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  • Justin Wright

Get back in your box – it’s where the best innovation happens

There are still people in the world of innovation who insist on peddling the notion that thinking ‘outside the box’ is the key to getting to a better place. This is what Harry Houdini used to think and look what happened to him. He actually died of appendicitis rather than unsafe escapology but the point remains – sometimes you need to accept the reality that you’re stuck inside a box, so better to embrace the positives of the situation rather than trying to escape it.

In fact, this is something to accept not only ‘sometimes’, but every time you’re faced with an innovation brief or a stretching growth challenge. Why?, because in my experience, there’s always a box in which you need to operate. The box is defined by the restrictions that real life has a habit of throwing at us. Sometimes they’re perceived rather than real so it’s important to pull apart the genuine ‘chains’ from the ‘pains’.

These restrictions can take many different forms and vary from one client challenge to the next. They can be internal restrictions – driven by the strategy, commitment, structure or capabilities of the organisation, or external factors – specific to the category or market in which you are innovating.

Given these restrictions are inevitable it is far more productive to use them to define your ‘box’ and then think creatively within it, rather than to ignore them by thinking ‘outside the box’. Being consciously constrained can be a positive for innovation teams – forcing them to take a problem-solving approach to the brief rather than adopting less pragmatic and less focused ‘blue sky thinking’.

Contrasting innovation mind sets:

A few years back we examined the innovation success rates of different divisions within a multi-national company. We were somewhat surprised to find the business unit with the fewest resources operating in the most difficult markets where the business had limited infrastructure actually had the strongest innovation track record. The reason? They turned their constraints into a positive, embraced them, and learned to master the principles of ‘restricted innovation’.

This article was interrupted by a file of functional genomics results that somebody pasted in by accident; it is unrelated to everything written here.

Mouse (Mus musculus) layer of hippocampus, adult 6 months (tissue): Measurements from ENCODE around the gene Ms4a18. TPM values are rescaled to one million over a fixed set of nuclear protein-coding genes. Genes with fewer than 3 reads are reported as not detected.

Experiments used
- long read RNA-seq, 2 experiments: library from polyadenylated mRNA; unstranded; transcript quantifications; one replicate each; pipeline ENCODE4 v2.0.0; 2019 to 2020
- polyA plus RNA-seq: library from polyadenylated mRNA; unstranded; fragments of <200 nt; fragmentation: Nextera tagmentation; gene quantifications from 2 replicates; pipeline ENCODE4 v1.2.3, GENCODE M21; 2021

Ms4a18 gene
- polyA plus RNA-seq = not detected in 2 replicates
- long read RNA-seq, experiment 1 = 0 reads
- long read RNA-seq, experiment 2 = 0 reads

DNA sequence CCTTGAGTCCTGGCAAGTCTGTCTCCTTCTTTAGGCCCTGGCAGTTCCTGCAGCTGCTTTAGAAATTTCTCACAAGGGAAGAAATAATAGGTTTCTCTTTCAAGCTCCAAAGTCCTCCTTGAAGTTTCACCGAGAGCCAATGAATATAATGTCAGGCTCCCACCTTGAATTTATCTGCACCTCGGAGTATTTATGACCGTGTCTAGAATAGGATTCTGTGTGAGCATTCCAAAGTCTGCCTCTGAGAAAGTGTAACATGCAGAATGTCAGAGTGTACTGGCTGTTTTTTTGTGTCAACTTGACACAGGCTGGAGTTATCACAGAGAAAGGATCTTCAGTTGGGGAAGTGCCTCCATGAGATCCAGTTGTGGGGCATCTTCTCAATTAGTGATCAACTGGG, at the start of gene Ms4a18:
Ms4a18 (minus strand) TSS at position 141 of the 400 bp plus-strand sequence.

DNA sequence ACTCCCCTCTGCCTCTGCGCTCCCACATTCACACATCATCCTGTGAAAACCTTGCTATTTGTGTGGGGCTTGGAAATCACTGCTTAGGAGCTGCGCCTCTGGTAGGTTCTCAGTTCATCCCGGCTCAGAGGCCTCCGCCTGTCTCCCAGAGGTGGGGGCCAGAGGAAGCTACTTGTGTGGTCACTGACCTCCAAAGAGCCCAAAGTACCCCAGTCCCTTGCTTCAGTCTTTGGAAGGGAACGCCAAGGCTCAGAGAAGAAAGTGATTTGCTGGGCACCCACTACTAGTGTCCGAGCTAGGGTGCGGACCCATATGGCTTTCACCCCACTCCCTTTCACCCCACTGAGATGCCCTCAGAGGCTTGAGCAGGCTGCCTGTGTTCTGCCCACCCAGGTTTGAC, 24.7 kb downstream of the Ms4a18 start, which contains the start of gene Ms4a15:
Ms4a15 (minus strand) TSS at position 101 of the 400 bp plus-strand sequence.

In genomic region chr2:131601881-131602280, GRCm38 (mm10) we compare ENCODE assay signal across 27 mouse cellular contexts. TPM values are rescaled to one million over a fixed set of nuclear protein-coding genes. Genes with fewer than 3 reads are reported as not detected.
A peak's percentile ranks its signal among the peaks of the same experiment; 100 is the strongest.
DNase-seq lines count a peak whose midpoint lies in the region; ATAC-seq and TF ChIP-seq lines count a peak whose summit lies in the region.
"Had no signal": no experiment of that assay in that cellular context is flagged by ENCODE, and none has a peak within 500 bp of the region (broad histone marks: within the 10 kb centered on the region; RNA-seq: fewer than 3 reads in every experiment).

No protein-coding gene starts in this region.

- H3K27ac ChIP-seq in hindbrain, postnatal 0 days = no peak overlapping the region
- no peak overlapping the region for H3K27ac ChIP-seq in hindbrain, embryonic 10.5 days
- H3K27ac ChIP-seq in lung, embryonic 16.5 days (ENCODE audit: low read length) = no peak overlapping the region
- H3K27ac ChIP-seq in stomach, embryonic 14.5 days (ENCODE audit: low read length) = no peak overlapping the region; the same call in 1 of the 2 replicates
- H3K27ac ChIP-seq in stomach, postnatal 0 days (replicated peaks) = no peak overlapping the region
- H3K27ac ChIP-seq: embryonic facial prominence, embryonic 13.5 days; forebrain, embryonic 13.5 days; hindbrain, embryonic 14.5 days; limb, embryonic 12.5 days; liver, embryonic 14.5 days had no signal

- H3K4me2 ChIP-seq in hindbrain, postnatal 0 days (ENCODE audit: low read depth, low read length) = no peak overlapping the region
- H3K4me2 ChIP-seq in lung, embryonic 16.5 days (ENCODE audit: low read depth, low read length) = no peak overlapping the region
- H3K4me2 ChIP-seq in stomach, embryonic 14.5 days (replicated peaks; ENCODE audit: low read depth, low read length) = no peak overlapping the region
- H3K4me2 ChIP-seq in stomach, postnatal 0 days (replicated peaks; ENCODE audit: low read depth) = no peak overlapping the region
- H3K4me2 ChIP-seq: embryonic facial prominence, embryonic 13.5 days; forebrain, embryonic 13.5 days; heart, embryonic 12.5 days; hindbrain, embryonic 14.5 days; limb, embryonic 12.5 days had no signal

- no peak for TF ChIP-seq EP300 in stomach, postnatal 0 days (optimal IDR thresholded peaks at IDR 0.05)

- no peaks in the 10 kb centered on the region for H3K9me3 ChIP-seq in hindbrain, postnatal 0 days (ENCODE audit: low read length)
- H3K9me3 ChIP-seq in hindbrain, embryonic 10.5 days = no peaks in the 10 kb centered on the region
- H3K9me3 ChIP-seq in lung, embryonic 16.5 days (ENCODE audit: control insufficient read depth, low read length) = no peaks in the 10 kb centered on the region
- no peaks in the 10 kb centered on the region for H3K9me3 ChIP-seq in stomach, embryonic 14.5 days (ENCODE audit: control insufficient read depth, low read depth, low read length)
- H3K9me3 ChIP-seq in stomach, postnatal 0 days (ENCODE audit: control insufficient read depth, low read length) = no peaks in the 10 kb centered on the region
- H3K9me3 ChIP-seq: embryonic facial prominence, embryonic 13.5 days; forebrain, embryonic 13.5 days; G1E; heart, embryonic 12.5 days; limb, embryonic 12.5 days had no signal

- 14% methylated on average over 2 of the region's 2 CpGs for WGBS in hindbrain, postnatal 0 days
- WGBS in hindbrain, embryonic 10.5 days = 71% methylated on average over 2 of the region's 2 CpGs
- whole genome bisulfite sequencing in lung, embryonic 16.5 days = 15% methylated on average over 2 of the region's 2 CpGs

Restricted innovation is the practice of innovating ‘within the box’. It’s more pragmatic, more productive and leads to more effective outputs. In our experience, it’s also a far more inclusive approach that leverages the functional expertise across the organization and engages introverts as well as the ‘creative butterfly’ extraverts.

There are some simple guidelines to follow in order to embrace restricted innovation:

  1. Define your box – identify your genuine constraints & understand the implications

  2. Express your problem(s) – define your innovation brief(s) in terms of the problems to solve

  3. Engage the experts – find the individuals (internal & external) with the relevant expertise

  4. Seek the simple solutions – given the restraints, often simple solutions executed well are the most effective

  5. Be prepared to accept the impossible – sometimes, the constraints are too significant to innovate around – so be prepared to flag it and consider relaxing one or more of the constraints or changing the brief

Importantly, the individuals that thrive in a restricted innovation environment may be different from the typical ‘yellow’ personality types who are usually attracted to innovation roles. Instead, more commercially astute and more functionally knowledgeable individuals have much to offer in these situations. Indeed, the composition of the project team could be shaped by the nature of the restrictions faced. We’ve worked with clients’ technical teams when the constraints have revolved around patents and product specifications but partnered with supply chain specialists when the constraints have been linked to production capability.

Our approach to innovation and helping clients to achieve their stretching growth ambitions is grounded in the principles of restricted innovation. Our belief, based on experience, is that every innovation challenge is constrained and needs tackling from inside the box. What’s more, the restrictions only seem to be increasing over time so innovation teams need to learn how to thrive under these conditions and avoid the temptation to try to escape them.


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